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Laplace's and Poisson's Equations
---------------------------------
Maxwells Equations:
∇ x E = -∂B/∂t
∇.E = -ρ/ε_{0}
∇.B = 0
∇ x B = μ_{0}J + μ_{0}ε_{0}∂E/∂t
Static Case (electrostatics)
----------------------------
Electric Field:
∇ x E = 0
Using the identity that ∇ x (-∇φ) = 0 we can imply that,
E = -∇φ where φ is the ELECTRIC or SCALAR POTENTIAL
Therefore, ∇.E = ρ/ε_{0} becomes
∇.(∇φ) = -ρ/ε_{0}
∇^{2}φ = -ρ/ε_{0}
This is Poisson's equation. It has the solution,
φ = (1/4πε_{0})∫(ρ/r)dv where v is the volume
In a charge free space
∇^{2}φ = 0
This is Laplace's equation.
Magnetic Field:
∇.B = 0
Using the identity that ∇.(∇ x A) = 0 we can imply that B = ∇ x A
where we define A as the MAGNETIC or VECTOR POTENTIAL.
∇ x B = μ_{0}J
∇ x (∇ x A) = μ_{0}J
∇(∇.A) - ∇^{2}A = μ_{0}J
We can simplify this equation by 'fixing' the gauge. If we set ∇.A = 0
(Coulomb gauge) we get,
∇^{2}A = -μ_{0}J
Comparing this to the form of the Poisson equation, leads to the following
solution,
A = (μ_{0}/4π)∫(J/r)dv
Dynamic Case (electrodynamics)
------------------------------
Electric Field:
∇ x E = -∂B/∂t
= -∂(∇ x A)/∂t
∇ x E + ∂(∇ x A)/∂t = 0
Which can be written as,
∇ x (E + ∂A/∂t) = 0
Using the identity that ∇ x (∇φ) = 0 we can imply that
∇φ ≡ (E + ∂A/∂t)
Therefore,
E = -∇φ - ∂A/∂t
or
∇φ = -E - ∂A/∂t
∇.(∇φ) = -∇.E - ∇.(∂A/∂t)
∇^{2}φ = -ρ/ε_{0} - ∂(∇.A)/∂t
Magnetic Field:
∇ x B = μ_{0}J + μ_{0}ε_{0}∂E/∂t
∇ x (∇ x A) = μ_{0}J + μ_{0}ε_{0}∂(-∇φ - ∂A/∂t)/∂t
∇^{2}A = μ_{0}J - μ_{0}ε_{0}∇(∂φ/∂t) - μ_{0}ε_{0}∂^{2}A/∂t^{2}
∇^{2}A - μ_{0}ε_{0}∂^{2}A/∂t^{2} - ∇(∇.A + μ_{0}ε_{0}∂φ/∂t) = -μ_{0}J
We can simplify this equation by 'fixing' the gauge. If we set
∇.A + μ_{0}ε_{0}∂φ/∂t = 0 (Lorentz gauge) we get,
∇^{2}A - μ_{0}ε_{0}∂^{2}A/∂t^{2} = -μ_{0}J
We can also apply the same Lorentz gauge condition to,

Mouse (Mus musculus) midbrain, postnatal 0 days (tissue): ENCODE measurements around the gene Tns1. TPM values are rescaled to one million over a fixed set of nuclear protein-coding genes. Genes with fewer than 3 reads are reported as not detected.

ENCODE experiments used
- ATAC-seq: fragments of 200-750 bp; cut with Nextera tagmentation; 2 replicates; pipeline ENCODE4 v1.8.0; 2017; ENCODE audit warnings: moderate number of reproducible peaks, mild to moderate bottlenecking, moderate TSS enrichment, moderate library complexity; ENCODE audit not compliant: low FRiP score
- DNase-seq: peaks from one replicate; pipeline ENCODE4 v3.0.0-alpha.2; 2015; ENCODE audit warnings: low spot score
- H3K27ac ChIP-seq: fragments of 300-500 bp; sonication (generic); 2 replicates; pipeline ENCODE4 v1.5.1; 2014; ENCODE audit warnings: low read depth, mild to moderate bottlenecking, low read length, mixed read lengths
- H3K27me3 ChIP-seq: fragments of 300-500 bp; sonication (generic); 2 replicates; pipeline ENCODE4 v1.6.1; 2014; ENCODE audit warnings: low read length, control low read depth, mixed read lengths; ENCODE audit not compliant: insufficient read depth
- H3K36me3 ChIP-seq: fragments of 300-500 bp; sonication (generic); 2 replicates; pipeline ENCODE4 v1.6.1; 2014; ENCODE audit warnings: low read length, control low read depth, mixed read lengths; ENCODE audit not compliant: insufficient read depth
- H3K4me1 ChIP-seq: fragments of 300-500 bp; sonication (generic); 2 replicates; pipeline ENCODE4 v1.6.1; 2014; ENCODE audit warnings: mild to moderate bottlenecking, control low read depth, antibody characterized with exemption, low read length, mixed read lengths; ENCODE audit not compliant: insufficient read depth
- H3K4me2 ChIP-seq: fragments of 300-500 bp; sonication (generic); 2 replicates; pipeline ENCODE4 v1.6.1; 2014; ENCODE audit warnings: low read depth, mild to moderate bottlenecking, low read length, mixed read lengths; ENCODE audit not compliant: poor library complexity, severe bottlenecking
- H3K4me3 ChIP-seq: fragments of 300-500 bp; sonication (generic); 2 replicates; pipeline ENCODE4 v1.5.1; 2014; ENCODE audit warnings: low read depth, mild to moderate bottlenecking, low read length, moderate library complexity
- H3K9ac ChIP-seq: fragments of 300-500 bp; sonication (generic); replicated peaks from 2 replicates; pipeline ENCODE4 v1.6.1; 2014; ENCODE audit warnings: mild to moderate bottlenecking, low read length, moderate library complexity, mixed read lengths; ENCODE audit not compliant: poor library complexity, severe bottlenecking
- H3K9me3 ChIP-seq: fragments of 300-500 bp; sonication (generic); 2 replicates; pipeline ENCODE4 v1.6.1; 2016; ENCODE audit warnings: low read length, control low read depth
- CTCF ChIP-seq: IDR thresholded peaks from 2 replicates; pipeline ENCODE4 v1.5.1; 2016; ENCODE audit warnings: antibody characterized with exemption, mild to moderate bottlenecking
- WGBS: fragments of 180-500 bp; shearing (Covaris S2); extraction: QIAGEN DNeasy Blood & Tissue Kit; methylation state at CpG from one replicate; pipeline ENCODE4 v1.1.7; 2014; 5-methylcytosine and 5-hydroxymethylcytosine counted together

∇^{2}φ = -ρ/ε_{0} - ∂(∇.A)/∂t that we derived above. We get,
∇^{2}φ = -ρ/ε_{0} - ∂(-μ_{0}ε_{0}∂φ/∂t)/∂t
∇^{2}φ = -ρ/ε_{0} + μ_{0}ε_{0}∂^{2}φ/∂t^{2}
In summary,
∇^{2}A - μ_{0}ε_{0}∂^{2}A/∂t^{2} = -μ_{0}J
and
∇^{2}φ = -ρ/ε_{0} + μ_{0}ε_{0}∂^{2}φ/∂t^{2}
are simpler and more symmetric forms of Maxwell's equations and embody everything in
electrodynamics. Notice that they reduce to the familiar static equations when A and φ
do not depend on time.
Gauge Transformations
---------------------
The process changing φ and A in such a way that E and B do not change is
called a gauge transformation. Gauge transformations have been used to make
calculations 'easier' in electromagnetic theory. Consider,
φ' = φ + constant
∇φ' = ∇φ
and
A' = A + ∇λ
∇ x A' = ∇ x A + ∇ x (∇λ)
∇ x A' = ∇ x A
∇.A' = ∇.A + ∇.(∇λ)
= ∇.A + ∇^{2}λ
Similarly,
E = -∇φ - ∂A/∂t
= -∇φ - ∂(A + ∇λ)/∂t
= -∇φ - ∂A/∂t - ∇∂λ/∂t
= -∇(φ + ∂λ/∂t) - ∂A/∂t
which changes E! The only way does not change is if φ -> φ - ∂λ/∂t
In summary,
Gauge transformation for the scalar potential: φ' = φ - ∂λ/∂t
Gauge transformation for the vector potential: A' = A + ∇λ
Coulomb Gauge
-------------
From above,
∇.A' = ∇.A + ∇^{2}λ
If we choose λ such that ∇^{2}λ = -∇.A then,
making ∇.A' = 0
This is referred to as the COULOMB GAUGE. The Coulomb gauge is particularly useful
in electrostatics because of the simple relations it leads to for A and φ
Lorentz Gauge
-------------
∇.A + μ_{0}ε_{0}∂φ/∂t = 0
∇.A' + μ_{0}ε_{0}∂φ'/∂t = ∇.A + ∇^{2}λ + μ_{0}ε_{0}∂φ/∂t - μ_{0}ε_{0}∂^{2}λ/∂t^{2} = 0
∴ ∇^{2}λ - μ_{0}ε_{0}∂^{2}λ/∂t^{2} = ∇.A + μ_{0}ε_{0}∂φ/∂t
So as long as we choose λ that meets the requirement that,
∇^{2}λ - μ_{0}ε_{0}∂^{2}λ/∂t^{2} = 0
the Lorentz requirement will be satisfied.
The Lorentz gauge is particularly usefull in electrodynamics because of the simple
relations it leads to for A and φ